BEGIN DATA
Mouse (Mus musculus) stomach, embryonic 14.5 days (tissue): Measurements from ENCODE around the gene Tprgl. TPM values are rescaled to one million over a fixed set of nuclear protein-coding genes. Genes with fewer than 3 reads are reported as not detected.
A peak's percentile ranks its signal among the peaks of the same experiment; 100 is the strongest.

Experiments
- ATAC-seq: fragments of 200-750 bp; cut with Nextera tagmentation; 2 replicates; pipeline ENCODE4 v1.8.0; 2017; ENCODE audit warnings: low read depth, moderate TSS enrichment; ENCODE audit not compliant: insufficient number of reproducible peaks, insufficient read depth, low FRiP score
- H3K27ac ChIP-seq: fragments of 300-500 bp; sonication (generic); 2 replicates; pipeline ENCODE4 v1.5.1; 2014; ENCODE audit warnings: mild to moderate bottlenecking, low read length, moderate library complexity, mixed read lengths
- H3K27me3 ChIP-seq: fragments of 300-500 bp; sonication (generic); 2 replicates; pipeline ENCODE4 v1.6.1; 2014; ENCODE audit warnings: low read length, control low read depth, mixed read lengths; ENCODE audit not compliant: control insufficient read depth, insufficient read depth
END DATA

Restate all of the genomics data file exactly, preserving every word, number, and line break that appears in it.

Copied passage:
Mouse (Mus musculus) stomach, embryonic 14.5 days (tissue): Measurements from ENCODE around the gene Tprgl. TPM values are rescaled to one million over a fixed set of nuclear protein-coding genes. Genes with fewer than 3 reads are reported as not detected.
A peak's percentile ranks its signal among the peaks of the same experiment; 100 is the strongest.

Experiments
- ATAC-seq: fragments of 200-750 bp; cut with Nextera tagmentation; 2 replicates; pipeline ENCODE4 v1.8.0; 2017; ENCODE audit warnings: low read depth, moderate TSS enrichment; ENCODE audit not compliant: insufficient number of reproducible peaks, insufficient read depth, low FRiP score
- H3K27ac ChIP-seq: fragments of 300-500 bp; sonication (generic); 2 replicates; pipeline ENCODE4 v1.5.1; 2014; ENCODE audit warnings: mild to moderate bottlenecking, low read length, moderate library complexity, mixed read lengths
- H3K27me3 ChIP-seq: fragments of 300-500 bp; sonication (generic); 2 replicates; pipeline ENCODE4 v1.6.1; 2014; ENCODE audit warnings: low read length, control low read depth, mixed read lengths; ENCODE audit not compliant: control insufficient read depth, insufficient read depth